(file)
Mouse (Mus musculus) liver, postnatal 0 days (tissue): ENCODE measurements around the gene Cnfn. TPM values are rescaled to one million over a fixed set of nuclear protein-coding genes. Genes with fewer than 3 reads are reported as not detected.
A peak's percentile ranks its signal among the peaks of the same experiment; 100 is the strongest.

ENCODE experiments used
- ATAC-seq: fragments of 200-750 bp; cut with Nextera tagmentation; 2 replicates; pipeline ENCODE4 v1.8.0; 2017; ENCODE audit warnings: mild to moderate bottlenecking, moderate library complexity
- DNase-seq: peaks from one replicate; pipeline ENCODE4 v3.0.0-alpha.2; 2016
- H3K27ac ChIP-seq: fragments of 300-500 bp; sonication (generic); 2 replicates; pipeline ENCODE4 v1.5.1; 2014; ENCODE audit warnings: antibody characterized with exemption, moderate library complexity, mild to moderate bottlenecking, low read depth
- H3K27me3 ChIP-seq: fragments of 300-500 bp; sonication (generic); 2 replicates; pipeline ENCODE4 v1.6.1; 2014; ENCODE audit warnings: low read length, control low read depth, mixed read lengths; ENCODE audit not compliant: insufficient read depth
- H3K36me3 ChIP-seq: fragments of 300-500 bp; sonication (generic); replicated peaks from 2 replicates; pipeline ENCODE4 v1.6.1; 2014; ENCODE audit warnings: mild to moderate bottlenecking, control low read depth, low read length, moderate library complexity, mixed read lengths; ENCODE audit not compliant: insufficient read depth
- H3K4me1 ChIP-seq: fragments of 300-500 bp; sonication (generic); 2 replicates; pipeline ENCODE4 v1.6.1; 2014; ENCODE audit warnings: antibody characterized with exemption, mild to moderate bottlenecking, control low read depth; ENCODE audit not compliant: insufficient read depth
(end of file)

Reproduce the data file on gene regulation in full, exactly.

Mouse (Mus musculus) liver, postnatal 0 days (tissue): ENCODE measurements around the gene Cnfn. TPM values are rescaled to one million over a fixed set of nuclear protein-coding genes. Genes with fewer than 3 reads are reported as not detected.
A peak's percentile ranks its signal among the peaks of the same experiment; 100 is the strongest.

ENCODE experiments used
- ATAC-seq: fragments of 200-750 bp; cut with Nextera tagmentation; 2 replicates; pipeline ENCODE4 v1.8.0; 2017; ENCODE audit warnings: mild to moderate bottlenecking, moderate library complexity
- DNase-seq: peaks from one replicate; pipeline ENCODE4 v3.0.0-alpha.2; 2016
- H3K27ac ChIP-seq: fragments of 300-500 bp; sonication (generic); 2 replicates; pipeline ENCODE4 v1.5.1; 2014; ENCODE audit warnings: antibody characterized with exemption, moderate library complexity, mild to moderate bottlenecking, low read depth
- H3K27me3 ChIP-seq: fragments of 300-500 bp; sonication (generic); 2 replicates; pipeline ENCODE4 v1.6.1; 2014; ENCODE audit warnings: low read length, control low read depth, mixed read lengths; ENCODE audit not compliant: insufficient read depth
- H3K36me3 ChIP-seq: fragments of 300-500 bp; sonication (generic); replicated peaks from 2 replicates; pipeline ENCODE4 v1.6.1; 2014; ENCODE audit warnings: mild to moderate bottlenecking, control low read depth, low read length, moderate library complexity, mixed read lengths; ENCODE audit not compliant: insufficient read depth
- H3K4me1 ChIP-seq: fragments of 300-500 bp; sonication (generic); 2 replicates; pipeline ENCODE4 v1.6.1; 2014; ENCODE audit warnings: antibody characterized with exemption, mild to moderate bottlenecking, control low read depth; ENCODE audit not compliant: insufficient read depth